As some of you might know, about six months ago I traded in the sunny shores of California's Central Coast for the red dirt and beaches of Australia. This meant that I now had access to some of the world's best overland vehicles. So, I indulged myself in the local fare and purchased a well-loved Troop Carrier. It's a 1997 with a 1HZ naturally-aspirated diesel engine, relatively low kilometres (260K) and an excellent service history thanks to it's previous life as a bush ambulance where it saw little action in a sleepy town.
Being an ex-ambulance meant it had a few things going for it, it was registered as a 3-seater, came with supportive Paradrive seats, and was fitted with dual batteries, a winch, and a bull bar. As with most 70-Series in Australia, it came factory fitted with a two-piece raised air intake (not a snorkel, more on that later). The problem is that since the vehicle saw little use as originally intended, the winch is completely rusted into one useless block of metal, and the bull bar is about as ugly as they come. None-the-less, it was in my price range (I purchased it for $11,000 — an absolute steal) and it was in good shape with zero rust and no mechanical issues.
If you've followed my exploits on the forum, you'll know that I've owned quite a few four-wheel drives. This is my third Land Cruiser. So far, it's pretty great and surprisingly easy to drive for how big it is, and how little power it has.
The first step for me is to mechanically baseline the vehicle. Luckily it's in pretty good shape, and being a Toyota, most everything works. So this only includes doing a few small things like replacing a window crank, having the diesel injection system tuned-up by a well-reguarded local outfit, and changing all of the fluids. I also need to find a clock and a slightly-less-terrible sound system, as the unit the previous owner put in was a bit of an afterthought.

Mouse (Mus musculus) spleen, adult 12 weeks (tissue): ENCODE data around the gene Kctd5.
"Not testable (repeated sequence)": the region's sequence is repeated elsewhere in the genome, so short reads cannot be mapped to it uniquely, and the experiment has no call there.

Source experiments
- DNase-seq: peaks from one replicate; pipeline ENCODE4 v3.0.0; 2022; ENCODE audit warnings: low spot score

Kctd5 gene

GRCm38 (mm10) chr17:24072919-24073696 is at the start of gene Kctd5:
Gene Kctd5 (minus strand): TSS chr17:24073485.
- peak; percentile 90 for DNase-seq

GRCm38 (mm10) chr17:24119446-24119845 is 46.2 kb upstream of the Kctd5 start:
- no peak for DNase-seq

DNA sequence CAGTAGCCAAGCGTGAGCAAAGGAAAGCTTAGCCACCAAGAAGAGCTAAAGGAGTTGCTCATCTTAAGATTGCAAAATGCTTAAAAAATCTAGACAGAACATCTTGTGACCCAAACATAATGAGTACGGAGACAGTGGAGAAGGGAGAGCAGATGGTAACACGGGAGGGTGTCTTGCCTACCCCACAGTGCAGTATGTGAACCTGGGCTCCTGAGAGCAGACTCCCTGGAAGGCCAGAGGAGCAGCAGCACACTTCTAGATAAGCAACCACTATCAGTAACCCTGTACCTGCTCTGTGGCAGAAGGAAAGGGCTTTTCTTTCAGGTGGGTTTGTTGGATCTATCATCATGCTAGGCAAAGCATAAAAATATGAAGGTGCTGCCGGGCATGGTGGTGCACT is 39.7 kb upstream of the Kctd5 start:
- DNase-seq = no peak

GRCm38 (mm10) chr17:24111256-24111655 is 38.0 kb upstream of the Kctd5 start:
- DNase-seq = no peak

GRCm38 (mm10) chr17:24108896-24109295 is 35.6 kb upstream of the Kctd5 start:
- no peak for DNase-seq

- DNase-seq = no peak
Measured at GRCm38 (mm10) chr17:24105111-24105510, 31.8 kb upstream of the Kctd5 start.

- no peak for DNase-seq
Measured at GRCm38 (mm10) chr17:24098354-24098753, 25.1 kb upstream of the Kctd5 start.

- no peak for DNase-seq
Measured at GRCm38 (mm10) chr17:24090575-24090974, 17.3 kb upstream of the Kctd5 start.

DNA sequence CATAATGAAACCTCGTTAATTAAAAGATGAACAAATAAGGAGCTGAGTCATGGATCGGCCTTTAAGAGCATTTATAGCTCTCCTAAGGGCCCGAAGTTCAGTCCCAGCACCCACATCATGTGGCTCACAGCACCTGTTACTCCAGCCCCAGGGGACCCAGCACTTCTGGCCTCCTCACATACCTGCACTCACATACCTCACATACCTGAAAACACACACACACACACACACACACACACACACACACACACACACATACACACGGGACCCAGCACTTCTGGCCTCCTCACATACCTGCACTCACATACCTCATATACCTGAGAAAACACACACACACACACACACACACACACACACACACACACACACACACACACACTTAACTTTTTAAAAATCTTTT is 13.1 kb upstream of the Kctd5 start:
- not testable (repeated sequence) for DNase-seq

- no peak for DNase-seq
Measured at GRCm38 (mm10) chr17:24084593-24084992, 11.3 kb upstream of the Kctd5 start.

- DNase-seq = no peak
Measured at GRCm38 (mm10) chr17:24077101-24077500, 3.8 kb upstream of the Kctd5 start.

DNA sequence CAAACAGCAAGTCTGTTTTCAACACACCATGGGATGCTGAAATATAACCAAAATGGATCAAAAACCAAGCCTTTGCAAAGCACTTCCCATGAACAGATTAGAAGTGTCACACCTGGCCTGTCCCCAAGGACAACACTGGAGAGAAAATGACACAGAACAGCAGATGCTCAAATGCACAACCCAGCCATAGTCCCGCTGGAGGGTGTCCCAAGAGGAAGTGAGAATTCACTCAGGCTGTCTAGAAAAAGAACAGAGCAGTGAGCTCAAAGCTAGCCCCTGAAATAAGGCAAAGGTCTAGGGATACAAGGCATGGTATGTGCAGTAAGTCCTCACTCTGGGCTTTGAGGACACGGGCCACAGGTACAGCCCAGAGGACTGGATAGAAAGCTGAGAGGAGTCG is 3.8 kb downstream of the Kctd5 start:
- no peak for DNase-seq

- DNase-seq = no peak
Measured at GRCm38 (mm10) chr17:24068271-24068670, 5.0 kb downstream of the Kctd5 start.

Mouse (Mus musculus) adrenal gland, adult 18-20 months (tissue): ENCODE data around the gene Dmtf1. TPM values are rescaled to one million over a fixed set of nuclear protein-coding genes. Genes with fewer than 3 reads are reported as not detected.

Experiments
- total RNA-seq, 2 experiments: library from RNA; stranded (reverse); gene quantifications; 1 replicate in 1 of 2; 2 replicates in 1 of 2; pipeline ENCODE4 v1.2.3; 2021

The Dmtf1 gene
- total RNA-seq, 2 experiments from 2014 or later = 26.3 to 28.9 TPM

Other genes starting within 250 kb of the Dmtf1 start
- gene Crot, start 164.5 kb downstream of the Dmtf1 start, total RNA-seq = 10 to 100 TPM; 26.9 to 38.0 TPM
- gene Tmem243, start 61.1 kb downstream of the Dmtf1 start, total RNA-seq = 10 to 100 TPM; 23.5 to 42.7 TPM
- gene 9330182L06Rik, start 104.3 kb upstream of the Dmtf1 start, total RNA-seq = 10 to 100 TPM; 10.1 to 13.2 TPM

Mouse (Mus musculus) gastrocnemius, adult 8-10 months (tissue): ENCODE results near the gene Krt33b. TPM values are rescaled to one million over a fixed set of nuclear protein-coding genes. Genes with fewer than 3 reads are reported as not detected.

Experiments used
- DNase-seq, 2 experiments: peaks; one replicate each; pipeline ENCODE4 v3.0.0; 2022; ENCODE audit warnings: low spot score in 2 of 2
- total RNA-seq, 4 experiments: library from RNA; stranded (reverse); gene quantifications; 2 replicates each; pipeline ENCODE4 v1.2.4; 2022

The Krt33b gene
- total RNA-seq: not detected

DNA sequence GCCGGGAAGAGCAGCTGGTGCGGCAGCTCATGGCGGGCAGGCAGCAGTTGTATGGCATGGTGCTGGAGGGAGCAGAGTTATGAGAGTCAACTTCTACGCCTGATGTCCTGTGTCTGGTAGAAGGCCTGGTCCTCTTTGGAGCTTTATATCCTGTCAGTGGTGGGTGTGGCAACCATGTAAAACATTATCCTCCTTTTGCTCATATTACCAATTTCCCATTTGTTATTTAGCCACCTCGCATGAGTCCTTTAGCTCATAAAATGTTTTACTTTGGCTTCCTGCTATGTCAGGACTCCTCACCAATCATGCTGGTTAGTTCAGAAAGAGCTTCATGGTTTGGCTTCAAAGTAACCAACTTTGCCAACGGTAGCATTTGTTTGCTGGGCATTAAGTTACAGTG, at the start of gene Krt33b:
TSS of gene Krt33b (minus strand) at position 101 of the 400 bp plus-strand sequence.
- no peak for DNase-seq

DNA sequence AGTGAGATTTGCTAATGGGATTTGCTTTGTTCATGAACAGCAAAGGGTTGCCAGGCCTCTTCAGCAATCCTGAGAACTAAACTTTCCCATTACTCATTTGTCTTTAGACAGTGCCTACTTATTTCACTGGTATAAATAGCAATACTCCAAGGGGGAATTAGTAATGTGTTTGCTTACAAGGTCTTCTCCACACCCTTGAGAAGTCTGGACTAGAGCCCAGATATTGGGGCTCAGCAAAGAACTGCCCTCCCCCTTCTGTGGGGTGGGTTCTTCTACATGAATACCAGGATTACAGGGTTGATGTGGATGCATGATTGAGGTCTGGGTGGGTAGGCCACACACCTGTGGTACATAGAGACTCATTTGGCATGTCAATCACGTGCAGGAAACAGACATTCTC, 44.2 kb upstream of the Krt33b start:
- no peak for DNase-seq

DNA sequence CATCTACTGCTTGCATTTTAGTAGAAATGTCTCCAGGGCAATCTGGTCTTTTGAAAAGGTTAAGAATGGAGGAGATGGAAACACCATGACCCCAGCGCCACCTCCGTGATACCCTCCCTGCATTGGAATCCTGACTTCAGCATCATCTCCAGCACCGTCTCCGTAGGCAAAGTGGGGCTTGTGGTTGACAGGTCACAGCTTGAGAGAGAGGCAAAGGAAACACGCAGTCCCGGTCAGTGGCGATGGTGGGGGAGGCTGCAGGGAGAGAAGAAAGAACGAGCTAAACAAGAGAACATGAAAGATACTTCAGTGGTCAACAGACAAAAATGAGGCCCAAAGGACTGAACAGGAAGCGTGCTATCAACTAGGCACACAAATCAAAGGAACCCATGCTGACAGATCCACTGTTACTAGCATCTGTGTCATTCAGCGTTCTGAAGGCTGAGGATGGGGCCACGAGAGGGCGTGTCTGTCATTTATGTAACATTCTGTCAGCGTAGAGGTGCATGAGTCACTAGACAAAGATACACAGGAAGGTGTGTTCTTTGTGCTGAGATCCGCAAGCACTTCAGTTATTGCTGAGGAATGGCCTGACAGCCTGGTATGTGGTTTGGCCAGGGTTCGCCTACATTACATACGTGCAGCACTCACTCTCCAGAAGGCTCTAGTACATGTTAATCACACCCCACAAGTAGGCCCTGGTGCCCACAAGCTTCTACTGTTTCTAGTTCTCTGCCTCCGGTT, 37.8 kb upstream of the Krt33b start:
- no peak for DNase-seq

The second step will be to get rid of the terrible ambulance bull bar on the front and replace it with something a bit more ... visually pleasing. It also sits quite low which isn't great for my approach angle. I've already found it acting as a shovel on more technical tracks. Along with this I'll outfit it with a newer winch and rebuild the old Superwinch that's on there for another day. A roof rack is also in order, and right now I'm looking at doing a Front Runner Slimline II. It's lightweight and has a bunch of interesting accessories that can be taken on and off when needed. During this 'stage' it'll also receive a 50mm suspension lift with a set of adjustable shocks — which admittedly will be a bit extravagenet for the low-tech leaf suspension.
The third step is building an interior system that allows for storage and sleeping. My design is inspired by what Scott Brady did with the Expeditions 7 vehicles, but the sleeping system will not be built at fridge height, rather it will be lower and allow for more mobility once inside. The fridge will be mounted on top of the drawers towards the rear. The current plans call for two one-metre long drawers on in the back, with the front half being a large hatch that can be removed to allow for seating and a small table.
If you were curious what I'm doing in Australia, thanks to all of the four-wheel drive knowledge passed on by members of this forum since I joined in 2008; and the mentoring I received from folks like Scott Brady while working for Overland International, I was hired to run Unsealed 4X4. It's currently Australia's most-read 4X4 magazine, and if you're ever looking to get a bit of Aussie inspiration, give it a look. It's online and completely free.